## I Introduction

Cell-free massive multiple-input multiple-output (CF-mMIMO) is proposed in [12] as a means of providing superior performance to the traditional cellular system, by combining the benefits of massive and distributed MIMO. Namely, in CF-mMIMO all access points (APs) in the network jointly serve a given user equipment (UE), thus resolving the traditional cell-edge effect for significantly more uniform performance over the network. Since CF-mMIMO thus exhibits no cell boundaries, there is no change in the serving AP set when the UE moves, and handovers are also no longer an issue. However, in practice, managing all APs under one single central processing unit (CPU) and coherently processing data for all APs to simultaneously serve all UEs is not scalable for realistically large networks, since the complexity and resource requirements in signal processing and signalling tend towards infinity for a large number of UEs [4]. Therefore, a scalable CF-mMIMO network is proposed in [7], where a given UE is still served by a limited subset of APs. Specifically, the UE first selects a few APs that have the best channel conditions, and is then served by the disjoint CPU clusters that those APs belong to. Scalable CF-mMIMO is thus a form of distributed MIMO, where the finite serving AP set changes as the UE moves through the network, reintroducing handovers and related mobility overheads.

The AP serving set in scalable CF-mMIMO is effectively formed by the APs belonging to CPU clusters that surround the UE. The AP selection method proposed in [7] is thus a mix of network-centric and UE-centric approaches, and we refer to it as the hybrid method for distributed MIMO AP selection. Compared to conventional coordinated multipoint with joint transmission (CoMP-JT) corresponding to network-centric distributed MIMO, where the UE is only served by the CPU cluster it resides in [5], the hybrid method provides better performance for cluster-edge UEs. On the other hand, since APs are still managed by disjoint CPU clusters, the hybrid method is assumed to have lower control overhead than the pure UE-centric (PUE) cooperation framework [8]. However, while the hybrid method shows these advantages in a static network, the mobility aspect has not yet been addressed. When UE mobility is taken into account, the serving AP set in a distributed MIMO network will change when the UE moves, incurring mobility costs such as handover delays and signalling overheads [3]. Moreover, the link unavailability during handover will impact the network throughput, resulting in low mobility throughput performance for high handover rate AP selection methods [1]. Whereas the performance of PUE and CoMP-JT under mobility has been studied [13, 3], a mobility analysis of scalable CF-mMIMO with its hybrid AP selection method is missing from the literature. Importantly, it is thus not yet clear whether scalable CF-mMIMO in fact outperforms distributed MIMO with other AP selection methods, i.e. CoMP-JT and PUE, once mobility is taken into account.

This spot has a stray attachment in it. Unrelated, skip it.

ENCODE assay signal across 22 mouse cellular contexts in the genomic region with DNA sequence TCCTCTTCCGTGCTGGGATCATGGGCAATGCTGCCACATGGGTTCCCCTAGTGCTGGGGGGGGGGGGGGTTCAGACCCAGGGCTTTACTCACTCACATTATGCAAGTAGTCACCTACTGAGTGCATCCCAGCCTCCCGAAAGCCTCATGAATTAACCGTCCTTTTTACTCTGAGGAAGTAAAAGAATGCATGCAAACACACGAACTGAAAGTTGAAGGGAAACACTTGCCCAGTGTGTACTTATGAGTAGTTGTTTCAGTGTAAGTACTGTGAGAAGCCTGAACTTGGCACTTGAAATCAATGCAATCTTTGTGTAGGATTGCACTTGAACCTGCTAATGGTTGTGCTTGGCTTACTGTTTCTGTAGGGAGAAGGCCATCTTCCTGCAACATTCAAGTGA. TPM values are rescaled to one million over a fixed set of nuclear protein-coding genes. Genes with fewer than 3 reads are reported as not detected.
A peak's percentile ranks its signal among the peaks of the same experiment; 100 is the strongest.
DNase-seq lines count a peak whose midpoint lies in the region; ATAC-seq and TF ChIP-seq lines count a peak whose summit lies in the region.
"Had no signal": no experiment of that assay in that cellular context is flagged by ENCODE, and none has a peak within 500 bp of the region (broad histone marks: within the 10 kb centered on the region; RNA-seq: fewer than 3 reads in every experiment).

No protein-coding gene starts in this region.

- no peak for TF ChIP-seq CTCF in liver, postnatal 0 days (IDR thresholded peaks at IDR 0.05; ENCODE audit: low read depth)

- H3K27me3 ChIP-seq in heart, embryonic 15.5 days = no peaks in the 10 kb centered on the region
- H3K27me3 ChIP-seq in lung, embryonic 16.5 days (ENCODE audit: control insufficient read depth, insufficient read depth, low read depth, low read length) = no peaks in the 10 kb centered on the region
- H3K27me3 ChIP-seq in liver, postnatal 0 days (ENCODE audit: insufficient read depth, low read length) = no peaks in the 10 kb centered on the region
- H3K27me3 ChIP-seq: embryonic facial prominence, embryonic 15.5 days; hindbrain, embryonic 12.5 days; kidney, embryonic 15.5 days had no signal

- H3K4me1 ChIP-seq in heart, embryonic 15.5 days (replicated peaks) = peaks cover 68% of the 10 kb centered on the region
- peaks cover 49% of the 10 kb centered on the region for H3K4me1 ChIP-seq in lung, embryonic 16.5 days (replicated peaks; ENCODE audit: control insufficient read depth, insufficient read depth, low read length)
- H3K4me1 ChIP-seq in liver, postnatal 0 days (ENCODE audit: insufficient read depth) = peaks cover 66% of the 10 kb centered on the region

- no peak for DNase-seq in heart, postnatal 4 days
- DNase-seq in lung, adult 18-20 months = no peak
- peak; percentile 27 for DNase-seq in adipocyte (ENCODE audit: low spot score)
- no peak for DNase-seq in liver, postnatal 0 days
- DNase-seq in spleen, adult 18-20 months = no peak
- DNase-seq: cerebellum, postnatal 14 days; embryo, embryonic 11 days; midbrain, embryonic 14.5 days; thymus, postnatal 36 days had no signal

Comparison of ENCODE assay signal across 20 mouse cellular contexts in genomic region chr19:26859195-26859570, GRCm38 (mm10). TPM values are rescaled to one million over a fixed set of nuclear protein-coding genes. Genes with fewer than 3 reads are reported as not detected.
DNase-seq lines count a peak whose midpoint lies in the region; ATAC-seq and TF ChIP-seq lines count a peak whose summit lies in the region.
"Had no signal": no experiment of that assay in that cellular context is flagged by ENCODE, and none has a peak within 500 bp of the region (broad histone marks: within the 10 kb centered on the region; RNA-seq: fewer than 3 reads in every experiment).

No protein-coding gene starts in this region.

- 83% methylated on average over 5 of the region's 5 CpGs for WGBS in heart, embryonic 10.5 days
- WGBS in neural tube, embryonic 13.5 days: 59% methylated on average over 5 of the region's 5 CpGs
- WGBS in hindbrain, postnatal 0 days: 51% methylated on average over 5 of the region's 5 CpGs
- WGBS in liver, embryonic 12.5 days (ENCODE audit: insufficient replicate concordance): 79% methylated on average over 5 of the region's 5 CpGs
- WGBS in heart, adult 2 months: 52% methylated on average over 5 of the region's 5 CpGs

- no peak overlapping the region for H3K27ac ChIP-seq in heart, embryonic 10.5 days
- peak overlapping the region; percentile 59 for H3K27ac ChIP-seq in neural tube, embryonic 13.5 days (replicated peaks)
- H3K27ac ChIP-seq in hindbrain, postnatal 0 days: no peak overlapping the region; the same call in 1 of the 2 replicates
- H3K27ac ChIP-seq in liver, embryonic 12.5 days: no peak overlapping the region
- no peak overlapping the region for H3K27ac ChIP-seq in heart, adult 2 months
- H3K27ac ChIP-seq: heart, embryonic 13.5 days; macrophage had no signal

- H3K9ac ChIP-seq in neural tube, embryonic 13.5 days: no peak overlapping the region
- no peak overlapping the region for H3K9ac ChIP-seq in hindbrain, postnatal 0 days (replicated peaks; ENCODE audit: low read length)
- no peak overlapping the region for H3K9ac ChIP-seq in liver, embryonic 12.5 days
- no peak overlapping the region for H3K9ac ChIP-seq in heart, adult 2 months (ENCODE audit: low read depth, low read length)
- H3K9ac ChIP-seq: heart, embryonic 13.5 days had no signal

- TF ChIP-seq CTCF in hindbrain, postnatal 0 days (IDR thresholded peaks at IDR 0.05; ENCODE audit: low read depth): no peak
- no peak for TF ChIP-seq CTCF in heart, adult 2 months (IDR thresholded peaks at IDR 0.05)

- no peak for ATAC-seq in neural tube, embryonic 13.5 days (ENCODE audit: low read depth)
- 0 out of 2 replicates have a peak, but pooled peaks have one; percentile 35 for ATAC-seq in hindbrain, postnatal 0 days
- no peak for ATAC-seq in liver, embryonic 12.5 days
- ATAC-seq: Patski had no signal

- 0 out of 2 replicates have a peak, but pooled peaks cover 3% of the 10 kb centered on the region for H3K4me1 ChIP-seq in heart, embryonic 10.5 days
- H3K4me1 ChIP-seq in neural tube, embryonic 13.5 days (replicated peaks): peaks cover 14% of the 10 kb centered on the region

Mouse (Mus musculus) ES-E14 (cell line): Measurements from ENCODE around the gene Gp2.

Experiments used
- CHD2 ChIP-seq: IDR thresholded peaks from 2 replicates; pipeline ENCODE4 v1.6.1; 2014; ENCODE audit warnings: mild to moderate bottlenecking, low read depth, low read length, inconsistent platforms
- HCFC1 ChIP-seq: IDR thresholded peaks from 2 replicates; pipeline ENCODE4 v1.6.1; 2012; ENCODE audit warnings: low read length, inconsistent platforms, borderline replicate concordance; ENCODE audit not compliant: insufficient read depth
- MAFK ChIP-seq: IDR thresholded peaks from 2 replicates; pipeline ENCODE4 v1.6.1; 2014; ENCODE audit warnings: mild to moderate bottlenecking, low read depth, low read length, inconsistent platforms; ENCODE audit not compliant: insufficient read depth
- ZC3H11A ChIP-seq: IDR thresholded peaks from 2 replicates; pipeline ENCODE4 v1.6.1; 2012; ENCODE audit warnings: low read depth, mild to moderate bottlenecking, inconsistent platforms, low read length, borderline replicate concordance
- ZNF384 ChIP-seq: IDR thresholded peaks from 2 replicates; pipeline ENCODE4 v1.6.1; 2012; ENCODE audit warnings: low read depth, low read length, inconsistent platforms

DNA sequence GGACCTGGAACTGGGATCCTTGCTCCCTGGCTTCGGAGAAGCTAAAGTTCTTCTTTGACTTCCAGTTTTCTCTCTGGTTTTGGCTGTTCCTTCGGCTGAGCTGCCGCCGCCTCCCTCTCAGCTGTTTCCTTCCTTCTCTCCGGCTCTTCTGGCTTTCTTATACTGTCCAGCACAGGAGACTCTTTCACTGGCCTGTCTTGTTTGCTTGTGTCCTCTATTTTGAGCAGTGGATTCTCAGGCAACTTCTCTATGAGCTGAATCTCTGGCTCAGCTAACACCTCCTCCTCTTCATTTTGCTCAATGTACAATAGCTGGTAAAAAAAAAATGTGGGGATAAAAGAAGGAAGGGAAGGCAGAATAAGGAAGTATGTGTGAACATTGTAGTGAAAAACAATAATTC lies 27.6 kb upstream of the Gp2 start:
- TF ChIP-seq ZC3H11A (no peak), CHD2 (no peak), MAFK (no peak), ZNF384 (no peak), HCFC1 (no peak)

To address this gap, we present two main contributions. First, we use stochastic geometry analysis to derive the CPU cluster and AP handover rates for the hybrid method as exact numerical expressions and tight closed form approximations, and confirm their accuracy via simulations. Second, we use our closed form handover rate result to analyse the mobility performance in terms of mobility-aware spectral efficiency (SE). We compare the mobility-aware SE of scalable CF-mMIMO against distributed MIMO with CoMP-JT and PUE AP selection, for different AP densities and handover delays. Our results reveal an important trade-off for future dense networks with low control delay: scalable CF-mMIMO with hybrid AP selection outperforms CoMP-JT for “cluster-edge” UEs, but at the cost of reduced median SE, even at moderate mobility.

This paper is organized as follows. Sec. II presents our system model. Sec. III presents our handover rate analysis for the hybrid AP selection method of scalable CF-mMIMO. Sec. IV details our mobility-aware UE throughput model. Sec. V presents our results and Sec. VI concludes the paper.